The Archaeology Fund

Egypt and Punt




South Arabia

Myths and Legends

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 Stories/Myths originating about lands to the south of Egypt along the Red Sea most likely began by late Predynastic times (ca. 3500 B.C.) since we have excavated Red Sea goods (coral, shell, obsidian, incense, and lapis lazuli) in Upper Egyptian Pre-Dynastic tombs. Predynastic ship depictions along traditional Upper Egyptian Eastern Desert routes from the Nile to the Red Sea support such an idea. The actual hieroglyphic mention of Punt/Pwenet also known as “God’s Land” however begins in the Fifth Dynasty (ca. 2250 B.C. Sahure) and remains a popular concept throughout Pharaonic Egypt. Scholars have long debated the location of “Punt” and most authorities now suggest a southern Red Horn of Africa location. Goods however which were traded/sold through Red Sea emporia must have not only come from both sides of the Red Sea but even further afield as was the case in Classical period accounts of Red Sea trade.

 Zatshepsut’s funerary monument in Upper Egypt at Deir el Bahri records her expedition to Punt and the large number of scenes depict her ships arriving, being received by local dignitaries, goods being loaded on shipboard and departure. Note the artists’ rendition of Red Sea life including fish, rays, lobsters, cuttlefish etc. The local people are shown living in round houses set on stilts. Its possible that a seaport such as Adulis was being depicted. Thutmosis III account of gifts such as incense being received mentions Red Sea middlemen (GNBTYW) facilitating the trade. This term hase been interpreted as an early form of the Classical Qatabanians from southern Arabia. A M.K. inscription from Wadi Hammamat itself called the Henu inscription describes preparations for sailing south. More recently, actual remains of M.K. preparations for sailing to Punt were found just south of Safaga. These included textual fragments and a number of anchors inscribed with dedications from returning voyagers

 The most popular account of Red Sea trade belongs to a Middle Kingdom story called “The Shipwrecked Sailor”. Our tale begins with 120 men on a 200ft. vessel. A huge storm arises and all but one of the men drown. Our hero is shipwrecked on a desert island rich in food when suddenly a 50 foot serpent appears. The magnificent creature with a beard and lapis lazuli eyebrows tells our hero that he will spend four months on the island. The snake, ruler of Punt, recounts all manner of incense, oils, and exotic goods coming from the region. Once the Egyptian ship arrives the snake on loads oils, perfumes, spices, ivory, giraffe tails, frankincense, myrrh, indigo?, dogs and apes. Our hero departs for home on a two month journey. ((see Erman, A. ZAS 43 (l906) 1-26; Blackmn, 1932 MK stiroes, Gardiner, ZAS 45 (l908). Miriam accunt recent. This tale mirrors the archaeological, inscriptional, and artistic evidence outlined above. Where was the sailor shipwrecked? Virtually no islands in the Red Sea have been investigated archaeologically. Our work on the Farasan Islands documented Bronze Age middens perhaps as part of the larger Subr-Sihi complex now known from the Southern Red Sea. The adjoining Dahlac islands have also been cursorily examined but little is known of Bronze Age materials.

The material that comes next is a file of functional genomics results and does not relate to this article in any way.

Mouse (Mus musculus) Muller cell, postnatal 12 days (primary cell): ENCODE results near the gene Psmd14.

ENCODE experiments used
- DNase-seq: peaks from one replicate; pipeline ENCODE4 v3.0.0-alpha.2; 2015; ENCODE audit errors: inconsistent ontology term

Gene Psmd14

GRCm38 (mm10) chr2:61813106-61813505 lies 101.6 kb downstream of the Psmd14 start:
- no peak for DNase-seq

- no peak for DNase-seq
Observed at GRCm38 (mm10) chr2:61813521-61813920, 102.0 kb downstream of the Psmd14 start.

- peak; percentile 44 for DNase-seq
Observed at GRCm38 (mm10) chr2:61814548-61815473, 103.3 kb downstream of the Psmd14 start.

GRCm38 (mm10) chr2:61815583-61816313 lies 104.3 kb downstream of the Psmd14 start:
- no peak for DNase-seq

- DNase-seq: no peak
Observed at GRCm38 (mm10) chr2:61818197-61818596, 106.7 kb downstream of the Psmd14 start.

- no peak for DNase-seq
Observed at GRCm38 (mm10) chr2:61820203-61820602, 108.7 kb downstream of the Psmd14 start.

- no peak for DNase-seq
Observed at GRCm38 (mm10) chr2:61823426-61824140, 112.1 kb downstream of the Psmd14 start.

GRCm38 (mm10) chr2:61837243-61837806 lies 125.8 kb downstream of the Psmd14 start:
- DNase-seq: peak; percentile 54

Several different styles of Pre-Dynastic ships are shown in the eastern desert drawings. Some have high prows and others are more "sickle-shaped". The old names attached to these various ship types as styles or different peoples can now be rejected in favor of the idea that various Bronze Age peoples of the Red Sea conducted a lively trade with Egypt and her neighbors.

The location of Punt is a popular topic for scholars and lay people alike. Here, K.A. Kitchen suggests that Punt lay primarily in Sudan.

The large scene of the Punt expedition illustrates the goods being brought to the ships, the ships being loaded and being readied for departure. (see the details above).

Mariette in 1876 was the first to locate and publish the Punt Expedition reliefs. While many of the details are sketchy, the over-all depiction from this first exposure is excellent.

A series of dedicatory anchors were excavated at this Middle kingdom seaport near Safaga upon the safe return of the expedition to Punt.

The Bronze Age culture of the southern Red Sea can now be labeled the Subr/Sabir culture after the largest and most complex such site discovered to date just north of Aden. The latest sites discovered to date link the Tihama north of Sihi to Aden. Subr materials are also known from the Farasan and Dahlac Island? groups. Deep soundings at Adulis may contain related materials. Future research which may reveal the full extent of the Subr culture now sheds light on the land the Egyptians called Punt.

The ceramic corpus from Subr known already from the earlier surveys of Gus van Beek, can be matched with finds from Al Midaman and Sihi. Note the comb decoration, various lug attachments, and bases, all characteristic of the Bronze Age.